The printed newspaper faces its stiffest competition from online journalism because nearly anyone with an Internet presence can compete against standard journalism.
Newspapers employ editors like Jeff Richgels of Capital Newspapers in Madison, Wisconsin to maintain the presence and image the industry has fostered for decades.
This episode targets online journalism because its powerful influence cannot be denied. But you’ll hear in this episode it treads a sensitive area because the printed newspaper still generated more revenue than its digital sibling.
The importance of Capital Newspapers was tested a few weeks ago during record flooding in the Madison area. Here’s an example of how online journalism by newspapers uses the power of other mediums such as video to tell a story:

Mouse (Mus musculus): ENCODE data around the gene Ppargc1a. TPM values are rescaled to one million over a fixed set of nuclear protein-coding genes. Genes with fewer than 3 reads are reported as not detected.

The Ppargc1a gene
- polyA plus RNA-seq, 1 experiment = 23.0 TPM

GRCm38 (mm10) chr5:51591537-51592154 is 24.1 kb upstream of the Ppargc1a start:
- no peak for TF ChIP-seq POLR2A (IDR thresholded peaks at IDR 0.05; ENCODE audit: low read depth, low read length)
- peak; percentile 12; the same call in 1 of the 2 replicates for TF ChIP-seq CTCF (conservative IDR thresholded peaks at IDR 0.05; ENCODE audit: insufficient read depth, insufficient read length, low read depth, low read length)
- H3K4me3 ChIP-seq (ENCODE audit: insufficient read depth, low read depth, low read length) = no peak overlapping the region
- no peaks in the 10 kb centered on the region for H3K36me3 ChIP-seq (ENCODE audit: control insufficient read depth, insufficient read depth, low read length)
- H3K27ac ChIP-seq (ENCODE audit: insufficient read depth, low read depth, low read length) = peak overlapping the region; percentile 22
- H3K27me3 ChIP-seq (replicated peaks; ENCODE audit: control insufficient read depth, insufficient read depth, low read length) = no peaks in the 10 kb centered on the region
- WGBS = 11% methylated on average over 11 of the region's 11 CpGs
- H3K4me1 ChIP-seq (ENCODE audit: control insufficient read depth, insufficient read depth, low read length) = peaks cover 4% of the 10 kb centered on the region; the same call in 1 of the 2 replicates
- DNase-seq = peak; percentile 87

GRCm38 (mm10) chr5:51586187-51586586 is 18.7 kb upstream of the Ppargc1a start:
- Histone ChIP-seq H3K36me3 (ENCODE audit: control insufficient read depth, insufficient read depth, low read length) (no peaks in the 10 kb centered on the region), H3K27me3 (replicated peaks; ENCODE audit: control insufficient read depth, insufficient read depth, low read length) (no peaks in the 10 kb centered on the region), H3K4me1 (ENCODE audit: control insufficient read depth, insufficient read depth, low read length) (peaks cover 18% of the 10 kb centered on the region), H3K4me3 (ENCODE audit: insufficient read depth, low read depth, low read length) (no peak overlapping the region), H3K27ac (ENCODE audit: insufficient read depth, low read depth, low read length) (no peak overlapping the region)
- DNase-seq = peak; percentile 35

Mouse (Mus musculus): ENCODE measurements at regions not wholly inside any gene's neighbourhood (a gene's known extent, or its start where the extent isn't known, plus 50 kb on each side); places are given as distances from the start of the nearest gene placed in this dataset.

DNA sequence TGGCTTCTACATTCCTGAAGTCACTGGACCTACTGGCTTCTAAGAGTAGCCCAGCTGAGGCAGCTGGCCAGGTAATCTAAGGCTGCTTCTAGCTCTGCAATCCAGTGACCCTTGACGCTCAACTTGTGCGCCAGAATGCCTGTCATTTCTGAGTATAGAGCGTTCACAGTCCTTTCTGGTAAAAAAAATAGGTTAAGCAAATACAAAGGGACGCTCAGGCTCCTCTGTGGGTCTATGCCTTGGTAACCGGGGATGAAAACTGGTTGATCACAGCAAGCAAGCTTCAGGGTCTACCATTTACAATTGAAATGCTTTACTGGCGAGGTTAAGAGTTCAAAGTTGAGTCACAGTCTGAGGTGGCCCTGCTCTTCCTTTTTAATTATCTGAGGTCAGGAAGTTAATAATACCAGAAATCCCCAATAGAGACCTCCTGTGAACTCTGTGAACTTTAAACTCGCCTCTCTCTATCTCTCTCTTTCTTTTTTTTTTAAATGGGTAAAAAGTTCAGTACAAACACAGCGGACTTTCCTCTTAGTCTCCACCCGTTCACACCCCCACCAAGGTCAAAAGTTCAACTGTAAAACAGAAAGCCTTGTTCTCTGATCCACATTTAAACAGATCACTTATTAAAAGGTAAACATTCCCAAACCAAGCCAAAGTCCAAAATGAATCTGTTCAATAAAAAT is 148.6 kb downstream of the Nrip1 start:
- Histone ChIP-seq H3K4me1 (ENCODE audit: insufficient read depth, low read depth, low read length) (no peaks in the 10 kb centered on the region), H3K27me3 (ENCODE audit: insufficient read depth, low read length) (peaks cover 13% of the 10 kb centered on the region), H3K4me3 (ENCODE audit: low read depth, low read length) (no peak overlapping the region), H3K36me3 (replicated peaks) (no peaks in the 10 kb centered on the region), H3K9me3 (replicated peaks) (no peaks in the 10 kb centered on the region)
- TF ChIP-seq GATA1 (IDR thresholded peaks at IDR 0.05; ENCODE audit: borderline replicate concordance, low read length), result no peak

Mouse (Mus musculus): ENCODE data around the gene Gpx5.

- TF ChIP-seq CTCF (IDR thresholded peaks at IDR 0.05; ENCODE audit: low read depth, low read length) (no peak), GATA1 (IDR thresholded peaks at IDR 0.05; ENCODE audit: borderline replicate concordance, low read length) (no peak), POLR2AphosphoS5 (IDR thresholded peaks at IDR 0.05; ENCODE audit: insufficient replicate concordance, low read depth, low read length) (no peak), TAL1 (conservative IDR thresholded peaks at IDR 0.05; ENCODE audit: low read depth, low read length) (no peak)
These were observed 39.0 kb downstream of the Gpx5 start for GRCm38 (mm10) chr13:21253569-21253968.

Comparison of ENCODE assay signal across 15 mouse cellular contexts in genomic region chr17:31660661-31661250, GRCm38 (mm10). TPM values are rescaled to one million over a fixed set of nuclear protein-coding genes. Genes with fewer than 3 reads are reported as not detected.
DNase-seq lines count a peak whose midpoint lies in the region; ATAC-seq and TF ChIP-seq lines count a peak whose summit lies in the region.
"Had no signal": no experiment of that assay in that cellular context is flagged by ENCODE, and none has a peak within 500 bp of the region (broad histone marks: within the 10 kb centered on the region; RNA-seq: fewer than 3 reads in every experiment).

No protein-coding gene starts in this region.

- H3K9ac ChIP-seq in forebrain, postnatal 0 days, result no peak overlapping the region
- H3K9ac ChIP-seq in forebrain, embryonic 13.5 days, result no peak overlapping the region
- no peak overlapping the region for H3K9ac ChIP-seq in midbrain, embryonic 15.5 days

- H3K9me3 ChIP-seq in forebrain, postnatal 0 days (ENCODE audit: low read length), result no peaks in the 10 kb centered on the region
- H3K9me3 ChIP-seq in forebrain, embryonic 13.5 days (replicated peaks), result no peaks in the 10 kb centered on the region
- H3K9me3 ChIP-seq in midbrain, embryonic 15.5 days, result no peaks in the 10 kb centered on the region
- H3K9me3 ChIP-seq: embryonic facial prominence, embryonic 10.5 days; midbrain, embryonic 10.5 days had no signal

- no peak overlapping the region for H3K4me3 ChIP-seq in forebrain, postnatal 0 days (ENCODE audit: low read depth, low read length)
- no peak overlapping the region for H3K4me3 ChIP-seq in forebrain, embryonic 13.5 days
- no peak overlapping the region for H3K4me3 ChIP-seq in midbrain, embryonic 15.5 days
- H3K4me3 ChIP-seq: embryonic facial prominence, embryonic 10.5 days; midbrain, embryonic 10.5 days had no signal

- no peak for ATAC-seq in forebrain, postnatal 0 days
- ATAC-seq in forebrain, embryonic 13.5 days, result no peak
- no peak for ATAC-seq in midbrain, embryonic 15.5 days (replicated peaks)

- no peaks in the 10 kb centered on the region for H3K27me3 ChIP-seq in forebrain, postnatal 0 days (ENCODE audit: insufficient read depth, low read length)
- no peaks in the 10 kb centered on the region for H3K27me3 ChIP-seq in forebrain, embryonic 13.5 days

This is a two-part topic. Jeff talks about his work at Capital Newspapers in Episode 21. Upcoming in Episode 23 (go to my Facebook page for information about Episode 22, which will be a personal story one year after the mass shooting in Las Vegas on October 1, 2017), Jeff will talk about personal online journalism – he publishes a blog about the sport of bowling, www.11thframe.com, one of the more successful one-man paid content blog sites.
We haven’t forgotten about the fake news subject. We address it in this issue.
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Scott Simon, Simon Says